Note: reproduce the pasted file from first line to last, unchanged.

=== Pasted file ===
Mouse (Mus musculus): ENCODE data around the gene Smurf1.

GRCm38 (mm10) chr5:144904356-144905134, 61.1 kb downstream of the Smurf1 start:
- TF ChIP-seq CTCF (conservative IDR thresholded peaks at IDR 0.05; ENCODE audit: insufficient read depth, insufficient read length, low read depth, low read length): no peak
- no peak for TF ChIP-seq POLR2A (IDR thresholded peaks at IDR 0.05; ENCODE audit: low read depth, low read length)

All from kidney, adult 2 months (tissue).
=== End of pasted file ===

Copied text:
Mouse (Mus musculus): ENCODE data around the gene Smurf1.

GRCm38 (mm10) chr5:144904356-144905134, 61.1 kb downstream of the Smurf1 start:
- TF ChIP-seq CTCF (conservative IDR thresholded peaks at IDR 0.05; ENCODE audit: insufficient read depth, insufficient read length, low read depth, low read length): no peak
- no peak for TF ChIP-seq POLR2A (IDR thresholded peaks at IDR 0.05; ENCODE audit: low read depth, low read length)

All from kidney, adult 2 months (tissue).